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Black-and-white portraits from apartheid-era South Africa

South Africa’s apartheid era -- when segregation was legal and the white minority ruled -- is remembered as a time of rampant violence and divisiveness. But a photo exhibit this summer showcases the private lives that some South Africans carved out amid this environment.

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    IVETTE FELICIANO

    : These photographs by S.J. “Kitty” Moodley are part of an exhibit called “Who I Am: Rediscovered Portraits from Apartheid South Africa,” now at the Walther Collection project space in New York City.

    In 1957, after being fired from a shoe factory, Moodley opened a studio in a working class area and served mostly “non-whites” like himself.

    In line with his political views — that’s Moodley at a rally — his studio in the 70s and 80s became a safe space for anti-apartheid activists.

    STEVEN DUBIN

    : It reminds me very much of African-American barbershops.

    IVETTE FELICIANO

    : Columbia University professor steven dubin curated the exhibit and spoke to “newshour weekend” by skype from south africa.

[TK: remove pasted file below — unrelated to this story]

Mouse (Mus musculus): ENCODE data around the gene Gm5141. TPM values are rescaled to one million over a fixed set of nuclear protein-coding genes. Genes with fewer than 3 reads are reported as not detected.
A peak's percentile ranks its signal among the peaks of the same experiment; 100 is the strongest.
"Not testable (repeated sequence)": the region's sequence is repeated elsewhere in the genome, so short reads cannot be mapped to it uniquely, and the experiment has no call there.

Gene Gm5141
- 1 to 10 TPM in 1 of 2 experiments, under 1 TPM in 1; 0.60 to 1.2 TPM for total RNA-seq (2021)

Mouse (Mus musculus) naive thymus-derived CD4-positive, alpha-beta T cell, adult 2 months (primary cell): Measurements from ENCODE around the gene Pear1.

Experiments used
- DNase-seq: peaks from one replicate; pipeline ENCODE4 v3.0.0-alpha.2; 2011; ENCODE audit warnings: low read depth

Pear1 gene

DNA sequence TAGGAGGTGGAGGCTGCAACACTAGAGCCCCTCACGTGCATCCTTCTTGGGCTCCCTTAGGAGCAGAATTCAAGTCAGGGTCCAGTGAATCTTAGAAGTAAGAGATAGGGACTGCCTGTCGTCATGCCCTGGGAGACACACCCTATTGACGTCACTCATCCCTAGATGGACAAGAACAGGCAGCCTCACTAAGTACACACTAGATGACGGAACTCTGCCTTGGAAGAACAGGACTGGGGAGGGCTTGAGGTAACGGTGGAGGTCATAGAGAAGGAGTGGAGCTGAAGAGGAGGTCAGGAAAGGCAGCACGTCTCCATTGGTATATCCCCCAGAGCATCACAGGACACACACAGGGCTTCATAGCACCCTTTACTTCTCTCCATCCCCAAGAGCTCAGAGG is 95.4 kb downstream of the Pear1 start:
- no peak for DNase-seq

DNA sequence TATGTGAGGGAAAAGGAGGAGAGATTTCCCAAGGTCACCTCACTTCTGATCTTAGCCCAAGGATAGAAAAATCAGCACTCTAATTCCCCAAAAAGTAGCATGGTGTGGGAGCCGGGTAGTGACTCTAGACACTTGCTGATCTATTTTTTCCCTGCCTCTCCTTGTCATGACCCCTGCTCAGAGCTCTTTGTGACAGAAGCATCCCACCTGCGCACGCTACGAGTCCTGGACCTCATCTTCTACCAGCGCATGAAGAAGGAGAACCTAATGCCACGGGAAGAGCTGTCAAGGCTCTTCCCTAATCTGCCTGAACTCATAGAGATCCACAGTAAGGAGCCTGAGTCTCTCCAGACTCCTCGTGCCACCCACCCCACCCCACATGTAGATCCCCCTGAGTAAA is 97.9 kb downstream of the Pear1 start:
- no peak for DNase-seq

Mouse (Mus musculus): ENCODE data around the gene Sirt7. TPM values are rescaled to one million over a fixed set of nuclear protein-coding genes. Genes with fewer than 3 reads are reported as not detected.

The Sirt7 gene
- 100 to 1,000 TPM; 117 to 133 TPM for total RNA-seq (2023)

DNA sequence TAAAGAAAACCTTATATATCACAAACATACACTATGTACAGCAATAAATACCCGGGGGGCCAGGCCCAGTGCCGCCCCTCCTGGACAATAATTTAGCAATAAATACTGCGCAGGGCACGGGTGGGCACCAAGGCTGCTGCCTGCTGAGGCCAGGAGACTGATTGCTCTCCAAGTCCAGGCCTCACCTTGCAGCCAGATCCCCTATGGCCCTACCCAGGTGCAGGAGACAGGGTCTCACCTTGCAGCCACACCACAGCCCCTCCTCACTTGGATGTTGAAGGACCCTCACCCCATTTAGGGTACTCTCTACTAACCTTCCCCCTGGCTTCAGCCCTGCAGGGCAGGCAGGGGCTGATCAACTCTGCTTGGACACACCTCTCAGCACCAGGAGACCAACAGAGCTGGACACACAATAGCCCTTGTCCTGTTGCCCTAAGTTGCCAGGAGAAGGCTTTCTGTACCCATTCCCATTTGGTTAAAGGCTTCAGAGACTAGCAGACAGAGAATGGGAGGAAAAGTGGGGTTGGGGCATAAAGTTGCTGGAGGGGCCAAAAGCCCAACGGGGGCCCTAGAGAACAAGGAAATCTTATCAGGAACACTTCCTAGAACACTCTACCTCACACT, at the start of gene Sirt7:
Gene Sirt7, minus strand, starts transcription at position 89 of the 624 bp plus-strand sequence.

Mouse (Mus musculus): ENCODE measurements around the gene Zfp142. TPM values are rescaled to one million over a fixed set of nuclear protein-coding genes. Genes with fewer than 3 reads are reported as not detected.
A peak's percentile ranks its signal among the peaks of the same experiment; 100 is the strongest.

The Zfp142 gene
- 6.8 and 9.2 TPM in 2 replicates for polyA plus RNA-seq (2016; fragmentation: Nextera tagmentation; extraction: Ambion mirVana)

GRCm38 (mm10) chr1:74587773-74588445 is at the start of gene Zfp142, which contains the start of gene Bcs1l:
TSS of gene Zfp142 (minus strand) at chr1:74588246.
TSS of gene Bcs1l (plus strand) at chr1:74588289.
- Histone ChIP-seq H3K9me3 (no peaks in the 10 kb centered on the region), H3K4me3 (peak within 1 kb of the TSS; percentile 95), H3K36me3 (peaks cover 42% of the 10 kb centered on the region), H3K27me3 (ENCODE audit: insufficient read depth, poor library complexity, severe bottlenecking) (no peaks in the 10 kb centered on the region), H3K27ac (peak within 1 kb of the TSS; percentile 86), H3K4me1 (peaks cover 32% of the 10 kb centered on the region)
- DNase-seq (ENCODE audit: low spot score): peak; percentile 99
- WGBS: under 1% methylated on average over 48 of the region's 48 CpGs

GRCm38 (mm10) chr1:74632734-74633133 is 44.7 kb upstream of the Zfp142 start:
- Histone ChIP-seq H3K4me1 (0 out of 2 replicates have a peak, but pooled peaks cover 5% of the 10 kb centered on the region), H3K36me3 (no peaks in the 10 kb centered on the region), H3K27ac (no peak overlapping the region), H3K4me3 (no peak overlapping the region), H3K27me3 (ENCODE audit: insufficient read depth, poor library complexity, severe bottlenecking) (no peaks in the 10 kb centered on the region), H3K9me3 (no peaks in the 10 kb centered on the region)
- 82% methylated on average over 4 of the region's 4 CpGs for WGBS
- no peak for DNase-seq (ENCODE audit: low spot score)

STEVEN DUBIN

    : People can come, they can get news, they can share news, they can talk about ideas. You know, Kitty’s studio, you know, served the same function.

    IVETTE FELICIANO

    : While photojournalists often documented the protests and violence of the time, these photos tell a different story.

    STEVEN DUBIN

    : Even under the the most restricted conditions people were able to fashion lives for themselves and perhaps they were able to imagine lives for themselves that did not exist before that.

    IVETTE FELICIANO

    : The 38 photos on display are often playful. A lady wearing a lampshade on her head. Three men dancing. Moodley also captured the bending of social norms.

    Here a woman wears traditional Zulu female attire, and then she’s seen in pants typically worn by Zulu men. According to Dubin, dressing like that would have been considered daring. But Moodley’s studio allowed for self-expression during a turbulent time.

    He died in 1987 — seven years before apartheid collapsed. These photos will be on display until September third.

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